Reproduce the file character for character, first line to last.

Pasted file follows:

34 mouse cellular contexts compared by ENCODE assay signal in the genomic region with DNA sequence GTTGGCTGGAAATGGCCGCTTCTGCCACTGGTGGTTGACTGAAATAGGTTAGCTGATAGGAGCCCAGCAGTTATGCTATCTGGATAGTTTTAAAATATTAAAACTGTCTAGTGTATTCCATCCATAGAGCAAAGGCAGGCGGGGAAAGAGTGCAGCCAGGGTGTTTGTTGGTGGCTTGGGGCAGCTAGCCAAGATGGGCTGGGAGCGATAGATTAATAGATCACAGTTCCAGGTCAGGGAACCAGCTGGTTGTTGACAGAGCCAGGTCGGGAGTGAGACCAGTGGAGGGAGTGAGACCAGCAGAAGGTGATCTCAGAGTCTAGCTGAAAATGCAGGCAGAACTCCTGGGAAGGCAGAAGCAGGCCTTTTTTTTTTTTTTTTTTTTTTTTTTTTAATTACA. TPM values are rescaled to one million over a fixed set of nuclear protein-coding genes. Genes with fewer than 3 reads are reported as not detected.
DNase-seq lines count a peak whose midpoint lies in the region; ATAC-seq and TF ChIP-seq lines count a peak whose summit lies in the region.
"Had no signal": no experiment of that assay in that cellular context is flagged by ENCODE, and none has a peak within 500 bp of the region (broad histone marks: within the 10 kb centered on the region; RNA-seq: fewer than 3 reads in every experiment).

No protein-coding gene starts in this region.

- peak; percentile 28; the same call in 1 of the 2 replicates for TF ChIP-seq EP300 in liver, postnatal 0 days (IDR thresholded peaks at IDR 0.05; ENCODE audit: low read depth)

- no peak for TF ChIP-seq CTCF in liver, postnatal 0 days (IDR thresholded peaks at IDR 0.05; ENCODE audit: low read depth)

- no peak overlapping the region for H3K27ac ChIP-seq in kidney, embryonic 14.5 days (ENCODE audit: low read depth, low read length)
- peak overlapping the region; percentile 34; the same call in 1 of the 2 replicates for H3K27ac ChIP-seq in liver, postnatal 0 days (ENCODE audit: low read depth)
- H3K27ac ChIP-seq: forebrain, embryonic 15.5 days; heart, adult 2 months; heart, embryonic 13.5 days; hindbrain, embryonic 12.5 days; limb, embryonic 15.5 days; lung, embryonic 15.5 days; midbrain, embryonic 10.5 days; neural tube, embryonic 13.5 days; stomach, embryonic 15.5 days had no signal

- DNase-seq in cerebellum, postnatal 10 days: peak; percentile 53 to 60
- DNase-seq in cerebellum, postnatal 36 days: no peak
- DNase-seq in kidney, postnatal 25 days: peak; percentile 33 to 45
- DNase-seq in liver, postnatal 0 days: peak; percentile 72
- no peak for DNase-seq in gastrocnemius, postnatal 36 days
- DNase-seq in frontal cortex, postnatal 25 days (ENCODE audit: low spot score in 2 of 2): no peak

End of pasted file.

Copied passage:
34 mouse cellular contexts compared by ENCODE assay signal in the genomic region with DNA sequence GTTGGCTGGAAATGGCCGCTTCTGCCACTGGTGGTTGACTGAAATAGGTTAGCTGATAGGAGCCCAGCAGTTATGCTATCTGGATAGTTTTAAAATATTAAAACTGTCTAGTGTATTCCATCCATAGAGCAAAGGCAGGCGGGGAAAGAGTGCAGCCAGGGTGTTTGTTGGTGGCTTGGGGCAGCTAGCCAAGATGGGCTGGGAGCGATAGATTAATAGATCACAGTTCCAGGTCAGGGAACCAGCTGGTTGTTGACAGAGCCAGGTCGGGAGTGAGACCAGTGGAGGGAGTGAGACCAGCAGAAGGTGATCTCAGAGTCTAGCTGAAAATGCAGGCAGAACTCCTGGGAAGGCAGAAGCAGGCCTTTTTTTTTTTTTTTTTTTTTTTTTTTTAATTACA. TPM values are rescaled to one million over a fixed set of nuclear protein-coding genes. Genes with fewer than 3 reads are reported as not detected.
DNase-seq lines count a peak whose midpoint lies in the region; ATAC-seq and TF ChIP-seq lines count a peak whose summit lies in the region.
"Had no signal": no experiment of that assay in that cellular context is flagged by ENCODE, and none has a peak within 500 bp of the region (broad histone marks: within the 10 kb centered on the region; RNA-seq: fewer than 3 reads in every experiment).

No protein-coding gene starts in this region.

- peak; percentile 28; the same call in 1 of the 2 replicates for TF ChIP-seq EP300 in liver, postnatal 0 days (IDR thresholded peaks at IDR 0.05; ENCODE audit: low read depth)

- no peak for TF ChIP-seq CTCF in liver, postnatal 0 days (IDR thresholded peaks at IDR 0.05; ENCODE audit: low read depth)

- no peak overlapping the region for H3K27ac ChIP-seq in kidney, embryonic 14.5 days (ENCODE audit: low read depth, low read length)
- peak overlapping the region; percentile 34; the same call in 1 of the 2 replicates for H3K27ac ChIP-seq in liver, postnatal 0 days (ENCODE audit: low read depth)
- H3K27ac ChIP-seq: forebrain, embryonic 15.5 days; heart, adult 2 months; heart, embryonic 13.5 days; hindbrain, embryonic 12.5 days; limb, embryonic 15.5 days; lung, embryonic 15.5 days; midbrain, embryonic 10.5 days; neural tube, embryonic 13.5 days; stomach, embryonic 15.5 days had no signal

- DNase-seq in cerebellum, postnatal 10 days: peak; percentile 53 to 60
- DNase-seq in cerebellum, postnatal 36 days: no peak
- DNase-seq in kidney, postnatal 25 days: peak; percentile 33 to 45
- DNase-seq in liver, postnatal 0 days: peak; percentile 72
- no peak for DNase-seq in gastrocnemius, postnatal 36 days
- DNase-seq in frontal cortex, postnatal 25 days (ENCODE audit: low spot score in 2 of 2): no peak